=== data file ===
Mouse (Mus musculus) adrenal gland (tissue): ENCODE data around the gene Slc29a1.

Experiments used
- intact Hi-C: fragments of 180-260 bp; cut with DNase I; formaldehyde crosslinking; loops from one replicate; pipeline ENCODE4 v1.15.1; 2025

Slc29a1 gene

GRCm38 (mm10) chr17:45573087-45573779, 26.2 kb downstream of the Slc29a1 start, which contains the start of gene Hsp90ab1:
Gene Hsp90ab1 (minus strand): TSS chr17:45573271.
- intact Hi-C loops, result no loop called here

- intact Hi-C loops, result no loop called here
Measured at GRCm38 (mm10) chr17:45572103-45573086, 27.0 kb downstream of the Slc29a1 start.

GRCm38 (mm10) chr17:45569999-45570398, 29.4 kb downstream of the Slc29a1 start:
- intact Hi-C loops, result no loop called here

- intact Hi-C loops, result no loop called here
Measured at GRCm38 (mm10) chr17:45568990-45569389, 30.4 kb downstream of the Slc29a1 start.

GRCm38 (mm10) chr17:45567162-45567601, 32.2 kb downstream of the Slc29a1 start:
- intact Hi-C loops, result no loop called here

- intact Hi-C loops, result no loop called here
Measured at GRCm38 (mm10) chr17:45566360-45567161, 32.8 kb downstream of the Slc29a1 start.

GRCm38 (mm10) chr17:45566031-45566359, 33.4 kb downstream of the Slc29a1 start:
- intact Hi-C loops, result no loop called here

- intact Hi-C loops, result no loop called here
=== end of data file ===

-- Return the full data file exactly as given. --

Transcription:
Mouse (Mus musculus) adrenal gland (tissue): ENCODE data around the gene Slc29a1.

Experiments used
- intact Hi-C: fragments of 180-260 bp; cut with DNase I; formaldehyde crosslinking; loops from one replicate; pipeline ENCODE4 v1.15.1; 2025

Slc29a1 gene

GRCm38 (mm10) chr17:45573087-45573779, 26.2 kb downstream of the Slc29a1 start, which contains the start of gene Hsp90ab1:
Gene Hsp90ab1 (minus strand): TSS chr17:45573271.
- intact Hi-C loops, result no loop called here

- intact Hi-C loops, result no loop called here
Measured at GRCm38 (mm10) chr17:45572103-45573086, 27.0 kb downstream of the Slc29a1 start.

GRCm38 (mm10) chr17:45569999-45570398, 29.4 kb downstream of the Slc29a1 start:
- intact Hi-C loops, result no loop called here

- intact Hi-C loops, result no loop called here
Measured at GRCm38 (mm10) chr17:45568990-45569389, 30.4 kb downstream of the Slc29a1 start.

GRCm38 (mm10) chr17:45567162-45567601, 32.2 kb downstream of the Slc29a1 start:
- intact Hi-C loops, result no loop called here

- intact Hi-C loops, result no loop called here
Measured at GRCm38 (mm10) chr17:45566360-45567161, 32.8 kb downstream of the Slc29a1 start.

GRCm38 (mm10) chr17:45566031-45566359, 33.4 kb downstream of the Slc29a1 start:
- intact Hi-C loops, result no loop called here

- intact Hi-C loops, result no loop called here